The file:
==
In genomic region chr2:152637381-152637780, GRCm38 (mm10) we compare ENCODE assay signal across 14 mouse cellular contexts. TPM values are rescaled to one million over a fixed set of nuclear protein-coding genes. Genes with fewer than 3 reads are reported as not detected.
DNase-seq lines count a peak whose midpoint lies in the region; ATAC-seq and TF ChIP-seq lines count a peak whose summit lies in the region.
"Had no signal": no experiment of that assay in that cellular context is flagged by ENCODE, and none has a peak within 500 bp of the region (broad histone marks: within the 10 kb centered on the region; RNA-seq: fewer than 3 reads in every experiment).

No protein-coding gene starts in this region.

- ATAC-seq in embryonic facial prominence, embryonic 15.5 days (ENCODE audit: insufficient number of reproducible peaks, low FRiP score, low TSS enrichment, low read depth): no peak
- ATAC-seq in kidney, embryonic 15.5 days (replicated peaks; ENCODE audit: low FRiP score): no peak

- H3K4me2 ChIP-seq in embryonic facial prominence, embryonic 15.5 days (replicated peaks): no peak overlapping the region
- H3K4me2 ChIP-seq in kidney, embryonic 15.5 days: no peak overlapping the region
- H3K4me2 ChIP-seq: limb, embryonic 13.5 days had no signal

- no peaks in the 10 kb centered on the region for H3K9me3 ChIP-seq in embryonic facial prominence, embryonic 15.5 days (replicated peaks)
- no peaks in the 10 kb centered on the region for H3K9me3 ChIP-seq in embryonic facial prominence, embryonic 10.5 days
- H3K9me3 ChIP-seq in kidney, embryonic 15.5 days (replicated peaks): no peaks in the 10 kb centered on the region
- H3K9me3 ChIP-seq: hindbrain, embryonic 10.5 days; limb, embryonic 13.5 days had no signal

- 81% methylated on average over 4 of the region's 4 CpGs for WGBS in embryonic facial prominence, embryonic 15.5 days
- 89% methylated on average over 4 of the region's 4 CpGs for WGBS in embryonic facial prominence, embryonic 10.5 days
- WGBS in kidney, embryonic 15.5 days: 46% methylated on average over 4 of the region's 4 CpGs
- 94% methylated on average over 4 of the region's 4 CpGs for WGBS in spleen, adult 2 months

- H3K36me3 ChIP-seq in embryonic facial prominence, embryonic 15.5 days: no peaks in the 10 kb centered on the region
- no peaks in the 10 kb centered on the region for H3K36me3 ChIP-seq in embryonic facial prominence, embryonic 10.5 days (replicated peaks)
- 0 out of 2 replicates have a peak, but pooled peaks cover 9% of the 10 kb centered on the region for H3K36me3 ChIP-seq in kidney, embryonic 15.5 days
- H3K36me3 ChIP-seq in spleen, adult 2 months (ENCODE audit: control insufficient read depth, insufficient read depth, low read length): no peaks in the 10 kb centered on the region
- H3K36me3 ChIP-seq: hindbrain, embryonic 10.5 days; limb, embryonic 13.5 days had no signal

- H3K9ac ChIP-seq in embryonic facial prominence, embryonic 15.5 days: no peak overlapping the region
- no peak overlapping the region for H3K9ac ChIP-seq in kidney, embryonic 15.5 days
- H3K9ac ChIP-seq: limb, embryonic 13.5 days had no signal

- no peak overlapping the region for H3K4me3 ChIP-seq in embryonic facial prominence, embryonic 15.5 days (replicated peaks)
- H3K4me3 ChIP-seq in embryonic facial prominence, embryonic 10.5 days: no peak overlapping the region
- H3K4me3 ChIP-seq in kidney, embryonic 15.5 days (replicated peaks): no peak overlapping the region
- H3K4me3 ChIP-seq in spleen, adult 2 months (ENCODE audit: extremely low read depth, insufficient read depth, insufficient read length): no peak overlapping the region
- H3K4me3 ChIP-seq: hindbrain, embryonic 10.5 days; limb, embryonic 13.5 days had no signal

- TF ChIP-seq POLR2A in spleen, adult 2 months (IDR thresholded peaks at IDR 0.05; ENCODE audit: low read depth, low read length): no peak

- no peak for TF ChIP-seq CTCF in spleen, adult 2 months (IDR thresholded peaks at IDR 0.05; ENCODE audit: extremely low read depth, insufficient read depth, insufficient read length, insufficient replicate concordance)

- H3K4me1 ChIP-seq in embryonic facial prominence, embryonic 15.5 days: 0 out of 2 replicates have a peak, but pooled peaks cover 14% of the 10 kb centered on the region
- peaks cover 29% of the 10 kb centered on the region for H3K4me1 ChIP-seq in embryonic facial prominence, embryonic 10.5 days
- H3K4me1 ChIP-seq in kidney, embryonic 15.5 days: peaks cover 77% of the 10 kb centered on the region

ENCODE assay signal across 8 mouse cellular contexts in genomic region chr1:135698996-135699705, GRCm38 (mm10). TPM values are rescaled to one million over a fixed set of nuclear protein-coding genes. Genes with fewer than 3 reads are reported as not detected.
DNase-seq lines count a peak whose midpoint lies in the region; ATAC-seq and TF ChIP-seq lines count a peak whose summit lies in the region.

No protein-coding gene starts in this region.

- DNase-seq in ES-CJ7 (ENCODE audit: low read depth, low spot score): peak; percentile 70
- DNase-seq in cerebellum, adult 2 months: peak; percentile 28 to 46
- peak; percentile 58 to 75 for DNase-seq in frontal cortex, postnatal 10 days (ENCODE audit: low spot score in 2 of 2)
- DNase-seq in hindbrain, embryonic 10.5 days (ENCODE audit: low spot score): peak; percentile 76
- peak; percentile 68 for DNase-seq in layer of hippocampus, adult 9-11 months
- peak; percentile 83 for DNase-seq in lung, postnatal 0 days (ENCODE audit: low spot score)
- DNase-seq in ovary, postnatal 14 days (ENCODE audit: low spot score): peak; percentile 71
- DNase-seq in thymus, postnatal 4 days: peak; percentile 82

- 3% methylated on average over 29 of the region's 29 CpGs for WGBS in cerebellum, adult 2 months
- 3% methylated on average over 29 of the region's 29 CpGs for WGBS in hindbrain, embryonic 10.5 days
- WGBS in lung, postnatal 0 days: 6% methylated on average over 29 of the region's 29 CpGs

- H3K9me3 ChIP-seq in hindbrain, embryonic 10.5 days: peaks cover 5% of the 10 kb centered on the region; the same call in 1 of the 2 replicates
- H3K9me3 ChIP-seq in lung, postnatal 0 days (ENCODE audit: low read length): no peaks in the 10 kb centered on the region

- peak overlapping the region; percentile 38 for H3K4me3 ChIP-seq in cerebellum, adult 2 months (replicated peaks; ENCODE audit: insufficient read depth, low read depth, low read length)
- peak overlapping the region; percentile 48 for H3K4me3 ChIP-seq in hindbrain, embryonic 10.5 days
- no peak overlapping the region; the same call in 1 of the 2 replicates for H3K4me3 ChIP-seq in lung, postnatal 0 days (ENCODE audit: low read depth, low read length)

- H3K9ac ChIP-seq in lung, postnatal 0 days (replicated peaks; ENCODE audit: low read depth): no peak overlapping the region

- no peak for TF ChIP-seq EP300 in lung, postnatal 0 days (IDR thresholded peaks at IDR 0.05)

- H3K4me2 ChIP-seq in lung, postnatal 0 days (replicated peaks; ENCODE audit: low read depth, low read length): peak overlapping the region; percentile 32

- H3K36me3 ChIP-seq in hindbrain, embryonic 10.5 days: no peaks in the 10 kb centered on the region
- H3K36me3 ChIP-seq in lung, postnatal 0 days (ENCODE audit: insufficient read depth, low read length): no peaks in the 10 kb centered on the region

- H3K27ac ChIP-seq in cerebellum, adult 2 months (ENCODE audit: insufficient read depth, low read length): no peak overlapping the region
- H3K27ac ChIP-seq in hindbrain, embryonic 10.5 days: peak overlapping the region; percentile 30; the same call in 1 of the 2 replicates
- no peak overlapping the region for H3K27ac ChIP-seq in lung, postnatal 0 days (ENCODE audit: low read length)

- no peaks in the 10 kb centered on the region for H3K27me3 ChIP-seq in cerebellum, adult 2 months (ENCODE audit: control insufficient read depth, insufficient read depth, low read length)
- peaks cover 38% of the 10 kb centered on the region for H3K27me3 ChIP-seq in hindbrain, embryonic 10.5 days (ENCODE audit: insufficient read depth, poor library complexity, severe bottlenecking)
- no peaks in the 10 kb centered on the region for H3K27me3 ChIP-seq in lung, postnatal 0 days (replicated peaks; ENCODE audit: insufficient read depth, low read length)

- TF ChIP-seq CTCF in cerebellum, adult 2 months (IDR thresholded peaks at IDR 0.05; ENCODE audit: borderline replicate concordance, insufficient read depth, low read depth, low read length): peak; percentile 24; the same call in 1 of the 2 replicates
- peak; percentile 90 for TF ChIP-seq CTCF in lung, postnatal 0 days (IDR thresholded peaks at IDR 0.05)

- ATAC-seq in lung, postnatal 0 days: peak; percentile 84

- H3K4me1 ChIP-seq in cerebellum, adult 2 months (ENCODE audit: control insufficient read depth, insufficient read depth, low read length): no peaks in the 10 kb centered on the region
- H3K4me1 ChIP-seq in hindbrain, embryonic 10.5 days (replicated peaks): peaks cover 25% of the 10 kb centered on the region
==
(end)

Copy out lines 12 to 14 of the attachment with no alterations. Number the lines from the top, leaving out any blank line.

- H3K9me3 ChIP-seq in kidney, embryonic 15.5 days (replicated peaks): no peaks in the 10 kb centered on the region
- H3K9me3 ChIP-seq: hindbrain, embryonic 10.5 days; limb, embryonic 13.5 days had no signal

- 81% methylated on average over 4 of the region's 4 CpGs for WGBS in embryonic facial prominence, embryonic 15.5 days